Another example, this one the first paragraph of The Girl in a Swing by Richard Adams (a book that has huge flaws, but which I re-read every few years because… Well, I don’t actually know why):

All day it has been windy — strange weather for late July — the wind swirling through the hedges like an invisible flood-tide among seaweed; tugging, compelling them in its own direction, dragging them one way until the patches of elder and privet sagged outward from the tougher stretches of blackthorn on either side. It ripped the purple clematis from its trellis and whirled away twigs and green leaves from the oaks at the bottom of the shrubbery.

And on and on like this for another two long paragraphs which are word-pictures of a garden and landscape, really quite vivid, but definitely not germane to the story of how the narrator met and lost his wife, the mysterious Karin. Adams breaks another Rule of Writing here, which is never to begin with a description of weather.

For some reason, I find beginnings of this sort compelling, both to read and to write. To me, they are like slow crescendos, starting out quietly and building to a climax in which the narrator is no longer merely remembering, but reliving. But it appears that others disagree. Slow and not sufficiently relevant, they say, and it is difficult to argue with these assessments. “Yes, but I like it, ” isn’t really an argument.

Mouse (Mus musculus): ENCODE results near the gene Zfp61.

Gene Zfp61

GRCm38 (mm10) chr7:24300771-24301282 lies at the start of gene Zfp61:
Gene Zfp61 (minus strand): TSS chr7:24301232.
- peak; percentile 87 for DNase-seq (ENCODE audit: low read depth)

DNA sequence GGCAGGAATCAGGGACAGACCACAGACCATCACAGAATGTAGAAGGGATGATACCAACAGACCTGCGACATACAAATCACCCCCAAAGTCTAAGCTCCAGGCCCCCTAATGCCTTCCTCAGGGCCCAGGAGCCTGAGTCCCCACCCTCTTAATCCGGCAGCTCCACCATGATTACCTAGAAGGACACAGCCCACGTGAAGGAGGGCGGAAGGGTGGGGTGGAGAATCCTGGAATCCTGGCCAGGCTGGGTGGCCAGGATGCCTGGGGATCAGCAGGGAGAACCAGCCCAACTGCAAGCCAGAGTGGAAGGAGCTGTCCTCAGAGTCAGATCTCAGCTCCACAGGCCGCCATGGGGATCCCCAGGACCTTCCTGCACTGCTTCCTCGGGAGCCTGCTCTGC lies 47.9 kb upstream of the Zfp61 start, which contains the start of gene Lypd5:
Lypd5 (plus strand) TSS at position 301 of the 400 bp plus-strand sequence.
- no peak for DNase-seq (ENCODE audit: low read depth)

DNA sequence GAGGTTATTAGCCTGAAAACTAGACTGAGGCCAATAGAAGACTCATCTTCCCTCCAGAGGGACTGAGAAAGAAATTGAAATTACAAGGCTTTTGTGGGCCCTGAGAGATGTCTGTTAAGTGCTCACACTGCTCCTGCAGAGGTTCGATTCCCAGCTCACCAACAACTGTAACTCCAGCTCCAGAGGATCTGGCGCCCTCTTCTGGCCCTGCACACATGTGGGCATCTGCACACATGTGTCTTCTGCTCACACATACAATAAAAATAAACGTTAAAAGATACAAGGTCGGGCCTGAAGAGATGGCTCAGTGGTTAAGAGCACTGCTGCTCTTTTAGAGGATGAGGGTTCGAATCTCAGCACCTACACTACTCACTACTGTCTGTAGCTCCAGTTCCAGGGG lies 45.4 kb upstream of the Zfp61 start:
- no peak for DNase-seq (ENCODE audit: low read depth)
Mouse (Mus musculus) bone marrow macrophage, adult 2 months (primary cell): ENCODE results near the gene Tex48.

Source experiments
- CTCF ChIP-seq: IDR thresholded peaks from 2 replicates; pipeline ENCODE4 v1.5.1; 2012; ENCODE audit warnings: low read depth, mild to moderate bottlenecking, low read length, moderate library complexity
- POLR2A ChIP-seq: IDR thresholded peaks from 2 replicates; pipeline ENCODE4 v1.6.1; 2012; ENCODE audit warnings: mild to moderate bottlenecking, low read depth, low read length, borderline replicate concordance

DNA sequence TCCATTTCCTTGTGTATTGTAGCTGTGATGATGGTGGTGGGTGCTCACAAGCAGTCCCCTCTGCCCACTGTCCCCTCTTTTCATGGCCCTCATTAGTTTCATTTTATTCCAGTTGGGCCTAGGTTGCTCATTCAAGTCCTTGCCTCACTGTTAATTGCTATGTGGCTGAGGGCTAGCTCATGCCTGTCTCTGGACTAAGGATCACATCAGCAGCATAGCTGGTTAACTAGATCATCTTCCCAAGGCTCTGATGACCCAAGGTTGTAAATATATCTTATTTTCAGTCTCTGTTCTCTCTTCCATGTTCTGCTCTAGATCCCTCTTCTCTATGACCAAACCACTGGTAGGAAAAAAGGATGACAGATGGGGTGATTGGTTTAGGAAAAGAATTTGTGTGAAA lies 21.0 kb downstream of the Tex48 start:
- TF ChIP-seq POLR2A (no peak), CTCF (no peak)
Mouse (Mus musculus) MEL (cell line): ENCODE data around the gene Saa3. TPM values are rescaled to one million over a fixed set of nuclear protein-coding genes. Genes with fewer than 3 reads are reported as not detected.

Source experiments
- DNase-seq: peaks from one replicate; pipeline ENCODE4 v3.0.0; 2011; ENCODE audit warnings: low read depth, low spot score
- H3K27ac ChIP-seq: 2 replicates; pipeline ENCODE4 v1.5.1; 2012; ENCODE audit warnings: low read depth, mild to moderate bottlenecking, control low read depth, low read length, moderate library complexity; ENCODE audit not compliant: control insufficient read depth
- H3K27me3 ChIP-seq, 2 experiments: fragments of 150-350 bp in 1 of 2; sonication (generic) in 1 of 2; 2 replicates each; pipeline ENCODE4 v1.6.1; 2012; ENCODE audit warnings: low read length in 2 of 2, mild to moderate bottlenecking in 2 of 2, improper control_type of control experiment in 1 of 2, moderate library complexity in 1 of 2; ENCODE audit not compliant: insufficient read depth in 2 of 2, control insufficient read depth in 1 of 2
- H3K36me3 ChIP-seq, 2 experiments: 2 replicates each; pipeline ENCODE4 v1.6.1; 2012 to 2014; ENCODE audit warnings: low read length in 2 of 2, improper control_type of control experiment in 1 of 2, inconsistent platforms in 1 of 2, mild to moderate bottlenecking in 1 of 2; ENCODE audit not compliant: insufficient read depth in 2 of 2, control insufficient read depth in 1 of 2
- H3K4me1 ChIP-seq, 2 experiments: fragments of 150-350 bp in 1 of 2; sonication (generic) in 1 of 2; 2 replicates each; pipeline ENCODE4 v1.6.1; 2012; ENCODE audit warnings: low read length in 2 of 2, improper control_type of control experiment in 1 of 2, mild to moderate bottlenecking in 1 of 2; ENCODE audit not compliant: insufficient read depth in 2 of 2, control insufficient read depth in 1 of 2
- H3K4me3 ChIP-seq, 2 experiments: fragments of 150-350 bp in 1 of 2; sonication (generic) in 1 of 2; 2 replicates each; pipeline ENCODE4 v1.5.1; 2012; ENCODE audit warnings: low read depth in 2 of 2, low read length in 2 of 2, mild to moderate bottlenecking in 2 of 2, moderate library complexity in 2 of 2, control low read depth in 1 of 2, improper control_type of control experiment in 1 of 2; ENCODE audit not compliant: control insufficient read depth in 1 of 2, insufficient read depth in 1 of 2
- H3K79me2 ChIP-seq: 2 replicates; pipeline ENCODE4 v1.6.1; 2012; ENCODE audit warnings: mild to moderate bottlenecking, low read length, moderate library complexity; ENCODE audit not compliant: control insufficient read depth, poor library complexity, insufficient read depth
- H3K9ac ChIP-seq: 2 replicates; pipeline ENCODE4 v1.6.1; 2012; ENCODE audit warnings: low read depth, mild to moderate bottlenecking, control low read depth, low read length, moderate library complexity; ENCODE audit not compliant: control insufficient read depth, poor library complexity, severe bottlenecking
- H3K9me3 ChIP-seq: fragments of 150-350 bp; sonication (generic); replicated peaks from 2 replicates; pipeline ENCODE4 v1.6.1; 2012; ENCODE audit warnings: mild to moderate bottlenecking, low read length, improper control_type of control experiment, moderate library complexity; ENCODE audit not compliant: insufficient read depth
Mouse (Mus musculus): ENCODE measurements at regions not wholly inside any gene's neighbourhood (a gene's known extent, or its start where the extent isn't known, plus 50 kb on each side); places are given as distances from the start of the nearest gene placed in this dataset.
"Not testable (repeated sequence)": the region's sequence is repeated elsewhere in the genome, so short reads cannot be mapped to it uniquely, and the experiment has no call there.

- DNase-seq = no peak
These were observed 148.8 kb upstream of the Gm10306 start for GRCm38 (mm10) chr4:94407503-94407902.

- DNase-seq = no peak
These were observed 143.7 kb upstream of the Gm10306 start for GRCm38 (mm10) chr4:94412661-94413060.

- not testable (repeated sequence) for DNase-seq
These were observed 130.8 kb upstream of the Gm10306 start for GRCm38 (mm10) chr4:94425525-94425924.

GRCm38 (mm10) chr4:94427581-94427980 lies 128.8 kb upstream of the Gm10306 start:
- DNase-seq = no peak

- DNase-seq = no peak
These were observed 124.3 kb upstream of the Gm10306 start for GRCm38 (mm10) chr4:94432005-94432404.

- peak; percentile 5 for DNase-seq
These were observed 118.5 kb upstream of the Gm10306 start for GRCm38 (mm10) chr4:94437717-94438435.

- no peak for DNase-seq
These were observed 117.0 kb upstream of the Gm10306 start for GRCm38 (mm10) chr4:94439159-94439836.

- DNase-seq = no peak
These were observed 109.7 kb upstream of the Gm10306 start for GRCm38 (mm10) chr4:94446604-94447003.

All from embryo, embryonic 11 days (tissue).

I think it’s OK to use the reminiscing voice if it suits the narrator and his or her situation, but as with so many other things, moderation is the key. Use the reflective style to set the scene and indicate something about the narrator’s personality, but move fairly soon into reliving mode. This is related to the advice about “back story,” that it’s best presented in small, cunningly concealed doses, rather than as a lengthy, identifiable section — sort of like coating a cat pill in butter to make it slip down more easily.

That is if you are following the rules because you must please those who make them, be they instructors, editors or publishers. If you are writing to please only yourself or whatever spirit has inspired you to write, and the reminiscing voice is the voice that speaks, go for it. When I was only a reader and not a writer, I would begin to read a novel and continue to read it to the end, if its voice pleased, allured or fascinated me, never mind why. Much of this writing, I suspect, broke some sort of rule. It’s nearly impossible to identify the precise qualities of prose that attract or repel a particular reader, which is why it is also nearly impossible to come up with a set of definitive rules for writing.

I consider the reminiscing voice at the beginning of a novel to be a signal to the reader that the narrator has something important to say, but isn’t going to launch into the story until the reader is ready to listen. It’s sort of like the opening credits in a movie, that let you settle into your seat, position your popcorn and get set to watch. Or like fancy gift wrapping on a special present, that gives you an opportunity to whet your anticipation. Or like foreplay.